Global Syngas Technologies Council convened to address global syngas market

Catherine Watkins, Chief Financial Officer, Gulf Energy Information

Situated in the beautiful natural surroundings of Colorado Springs with the backdrop of the Rocky Mountains, the Global Syngas Technologies Council (GSTC) convened for their Spring board meeting at the Broadmoor Resort and Hotel. GSTC is an international association of companies involved in the technology supply for, and the execution and technical servicing of, syngas production and chemical production from syngas. Members play a key role in producing and converting syngas efficiently, cleanly and safely in the chemical, refining, energy and waste management industries. Members range from operators such as BASF, bp, Celanese, Linde and Reliance; to engineering, procurement and construction (EPC) firms such as Burns & McDonnell, KP Engineering and S&B Engineers; as well as technology providers such as ABB and Topsoe.

The day started with several new member spotlights with presentations by thyssenkrupp Uhde’s Karsten Radtke, Kiewit’s Brian Deason and Modular Plant Solutions’ Russell Hillenburg. The presentations were interesting both by their diversity and the openness of the dialog. Radtke’s presentation touched on thyssenkrupp Uhde’s substantial experience of enabling technologies (such as CO2 capture, blue hydrogen, blue ammonia, blue methanol, among others) and green technologies (e.g., green hydrogen, green ammonia, green methanol, methanol-to-X, BioTfuel, among others). He also presented the recently launched BioTfuel project, a JV with Axens, for the global commercialization of green sustainable aviation fuel (SAF) and their Carbon2Chem project. He left the group curious to hear their announcement regarding green gasoline applications, which will be unveiled in Q3 of this year.

Meanwhile, Brian Deason, Vice President of Industrial Markets and Strategy, Waste-to-Energy, Kiewit, discussed his organization’s development as an EPC, and the creation of their newest Industrial and Water Engineering division and Waste-to-Energy segment. He also presented the advantages of being employee-owned and having 80%–90% of their work self-performed, with nearly 26,000 employees and over 55 MM direct-hire labor hours per year. Deason, along with his colleagues Anindra Mazumdar and Bob Brown, also provided an overview of their 40 hydrogen projects, including six from waste energy that are in the front-end engineering design (FEED) stage. Deason also touched on Kiewit’s carbon capture task force which developed out of their post-combustion team that had serviced the largest post-combustion operating unit in the country. Kiewit’s clean renewable energy solutions include chemical and thermal process technologies, such as torrefaction, gasification and pyrolysis.  Process feedstocks include municipal solid waste, agricultural biomass, food waste or other potential waste materials, and could produce syngas, renewable natural gas (RNG), biogas, hydrogen, black pellets or other renewable fuels.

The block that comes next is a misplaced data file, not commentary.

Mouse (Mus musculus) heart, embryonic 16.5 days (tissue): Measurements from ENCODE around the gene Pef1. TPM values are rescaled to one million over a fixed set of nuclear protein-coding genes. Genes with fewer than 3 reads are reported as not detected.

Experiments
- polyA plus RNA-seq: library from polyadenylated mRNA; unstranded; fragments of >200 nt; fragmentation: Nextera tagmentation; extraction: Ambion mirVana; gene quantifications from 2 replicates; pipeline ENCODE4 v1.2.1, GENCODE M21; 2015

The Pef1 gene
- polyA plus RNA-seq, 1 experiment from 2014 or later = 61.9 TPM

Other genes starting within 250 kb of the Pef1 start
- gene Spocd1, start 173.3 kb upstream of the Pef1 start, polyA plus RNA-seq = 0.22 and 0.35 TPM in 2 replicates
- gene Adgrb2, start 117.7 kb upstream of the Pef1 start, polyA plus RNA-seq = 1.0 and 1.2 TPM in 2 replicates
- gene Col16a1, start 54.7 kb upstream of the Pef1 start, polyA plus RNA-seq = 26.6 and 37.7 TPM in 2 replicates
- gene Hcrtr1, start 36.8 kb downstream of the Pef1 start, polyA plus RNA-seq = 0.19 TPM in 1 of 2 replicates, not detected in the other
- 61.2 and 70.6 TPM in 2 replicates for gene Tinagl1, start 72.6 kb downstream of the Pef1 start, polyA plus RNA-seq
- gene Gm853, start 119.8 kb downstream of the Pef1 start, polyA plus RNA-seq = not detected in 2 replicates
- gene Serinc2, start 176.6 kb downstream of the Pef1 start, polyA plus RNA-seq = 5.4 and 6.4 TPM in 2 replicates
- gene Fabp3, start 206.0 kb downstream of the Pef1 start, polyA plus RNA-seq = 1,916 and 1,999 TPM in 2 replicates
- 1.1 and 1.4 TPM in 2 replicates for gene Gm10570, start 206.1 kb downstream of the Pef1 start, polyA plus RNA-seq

Finally, Russ Hillenburg, Modular Plant Solutions (MPS), described the history and progression of MPS to its current focus on the introduction of their Methanol-to-Go (MeOH-To-Go®) process as a solution for small-scale modular methanol plant technology—the technology is designed for field operations anywhere with versatile and standardized production. The company’s modularized plant design allows for savings on upfront capital costs, making assembly and transportation quicker and easier relative to world-scale plant needs and is easily transportable to remote locations and can be moved, if needed. This modular design also reduces the risks common in field construction. These plants enable users to produce their own methanol output from associated, stranded or pipeline gas. The plant is designed to be self-sufficient with respect to utilities so it can be operated as a stand-alone facility. MPS sees this solution as a benefit as the market grows, and the technology can work with many different technologies including electrolyzers and gasoline.

The GSTC board meeting also included discussions on the association’s goals, member benefits and planning for the success of the Annual Meeting in San Diego in October ( All told, this meeting provided interesting content from engaging, passionate and friendly people in a beautiful environment!

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